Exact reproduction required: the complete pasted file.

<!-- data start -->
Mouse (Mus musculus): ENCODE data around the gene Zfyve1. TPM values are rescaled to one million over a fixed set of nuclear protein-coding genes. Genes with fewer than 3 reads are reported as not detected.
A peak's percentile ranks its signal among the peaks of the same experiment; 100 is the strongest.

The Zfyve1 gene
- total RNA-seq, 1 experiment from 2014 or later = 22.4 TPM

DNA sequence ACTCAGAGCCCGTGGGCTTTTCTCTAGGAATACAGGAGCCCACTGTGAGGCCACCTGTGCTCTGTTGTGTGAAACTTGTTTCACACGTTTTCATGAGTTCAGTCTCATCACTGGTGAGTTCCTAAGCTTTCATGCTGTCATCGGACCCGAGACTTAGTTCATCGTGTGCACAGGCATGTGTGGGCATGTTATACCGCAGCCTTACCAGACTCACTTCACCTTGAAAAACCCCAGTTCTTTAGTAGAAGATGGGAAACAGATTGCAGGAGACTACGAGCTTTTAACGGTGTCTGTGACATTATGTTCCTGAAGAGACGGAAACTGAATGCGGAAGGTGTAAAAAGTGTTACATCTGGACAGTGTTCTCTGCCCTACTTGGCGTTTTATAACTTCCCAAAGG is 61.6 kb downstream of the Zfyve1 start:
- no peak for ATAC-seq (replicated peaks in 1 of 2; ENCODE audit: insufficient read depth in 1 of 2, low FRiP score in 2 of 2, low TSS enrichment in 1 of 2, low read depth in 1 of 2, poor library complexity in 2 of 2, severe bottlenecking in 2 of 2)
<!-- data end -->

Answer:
Mouse (Mus musculus): ENCODE data around the gene Zfyve1. TPM values are rescaled to one million over a fixed set of nuclear protein-coding genes. Genes with fewer than 3 reads are reported as not detected.
A peak's percentile ranks its signal among the peaks of the same experiment; 100 is the strongest.

The Zfyve1 gene
- total RNA-seq, 1 experiment from 2014 or later = 22.4 TPM

DNA sequence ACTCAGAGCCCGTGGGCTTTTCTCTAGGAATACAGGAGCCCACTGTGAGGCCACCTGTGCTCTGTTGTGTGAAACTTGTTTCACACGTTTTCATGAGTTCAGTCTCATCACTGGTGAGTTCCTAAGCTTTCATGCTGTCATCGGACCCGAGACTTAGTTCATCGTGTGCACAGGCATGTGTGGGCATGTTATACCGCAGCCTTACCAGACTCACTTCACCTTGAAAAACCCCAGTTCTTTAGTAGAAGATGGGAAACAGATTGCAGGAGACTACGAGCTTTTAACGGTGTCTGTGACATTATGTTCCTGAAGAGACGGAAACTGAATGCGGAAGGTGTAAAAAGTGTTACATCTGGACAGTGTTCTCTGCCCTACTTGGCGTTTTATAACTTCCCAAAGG is 61.6 kb downstream of the Zfyve1 start:
- no peak for ATAC-seq (replicated peaks in 1 of 2; ENCODE audit: insufficient read depth in 1 of 2, low FRiP score in 2 of 2, low TSS enrichment in 1 of 2, low read depth in 1 of 2, poor library complexity in 2 of 2, severe bottlenecking in 2 of 2)